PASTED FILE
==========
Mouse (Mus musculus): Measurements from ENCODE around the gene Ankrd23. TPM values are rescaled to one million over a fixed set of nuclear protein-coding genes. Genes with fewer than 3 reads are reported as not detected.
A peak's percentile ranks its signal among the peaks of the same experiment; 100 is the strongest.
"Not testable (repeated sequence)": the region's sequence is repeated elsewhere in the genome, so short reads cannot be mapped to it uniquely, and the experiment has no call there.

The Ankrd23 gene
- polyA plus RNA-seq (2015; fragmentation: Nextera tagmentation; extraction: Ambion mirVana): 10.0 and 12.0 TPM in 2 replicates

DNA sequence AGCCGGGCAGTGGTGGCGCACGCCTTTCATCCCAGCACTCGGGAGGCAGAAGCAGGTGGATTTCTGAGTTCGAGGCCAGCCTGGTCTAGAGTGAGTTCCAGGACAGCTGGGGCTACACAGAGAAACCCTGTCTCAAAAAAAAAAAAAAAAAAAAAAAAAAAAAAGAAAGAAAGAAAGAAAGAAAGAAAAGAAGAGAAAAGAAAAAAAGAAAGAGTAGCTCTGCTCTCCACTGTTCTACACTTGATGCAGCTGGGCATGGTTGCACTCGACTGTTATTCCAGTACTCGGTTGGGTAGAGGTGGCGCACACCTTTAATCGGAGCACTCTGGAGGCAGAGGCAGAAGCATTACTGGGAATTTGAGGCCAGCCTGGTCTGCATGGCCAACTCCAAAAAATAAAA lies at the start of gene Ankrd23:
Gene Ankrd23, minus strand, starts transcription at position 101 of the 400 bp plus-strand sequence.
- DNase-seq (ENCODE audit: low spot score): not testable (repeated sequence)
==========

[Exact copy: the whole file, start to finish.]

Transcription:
Mouse (Mus musculus): Measurements from ENCODE around the gene Ankrd23. TPM values are rescaled to one million over a fixed set of nuclear protein-coding genes. Genes with fewer than 3 reads are reported as not detected.
A peak's percentile ranks its signal among the peaks of the same experiment; 100 is the strongest.
"Not testable (repeated sequence)": the region's sequence is repeated elsewhere in the genome, so short reads cannot be mapped to it uniquely, and the experiment has no call there.

The Ankrd23 gene
- polyA plus RNA-seq (2015; fragmentation: Nextera tagmentation; extraction: Ambion mirVana): 10.0 and 12.0 TPM in 2 replicates

DNA sequence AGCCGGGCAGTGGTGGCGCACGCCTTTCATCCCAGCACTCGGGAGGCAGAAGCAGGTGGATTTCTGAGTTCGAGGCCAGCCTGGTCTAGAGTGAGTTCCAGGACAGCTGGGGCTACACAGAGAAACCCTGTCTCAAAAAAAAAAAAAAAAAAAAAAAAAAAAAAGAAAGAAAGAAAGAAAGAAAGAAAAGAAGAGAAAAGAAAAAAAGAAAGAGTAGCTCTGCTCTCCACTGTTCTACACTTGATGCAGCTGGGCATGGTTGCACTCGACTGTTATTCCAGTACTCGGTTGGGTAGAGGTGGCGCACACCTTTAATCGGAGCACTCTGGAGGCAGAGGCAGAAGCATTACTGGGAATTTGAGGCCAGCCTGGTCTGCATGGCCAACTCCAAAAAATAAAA lies at the start of gene Ankrd23:
Gene Ankrd23, minus strand, starts transcription at position 101 of the 400 bp plus-strand sequence.
- DNase-seq (ENCODE audit: low spot score): not testable (repeated sequence)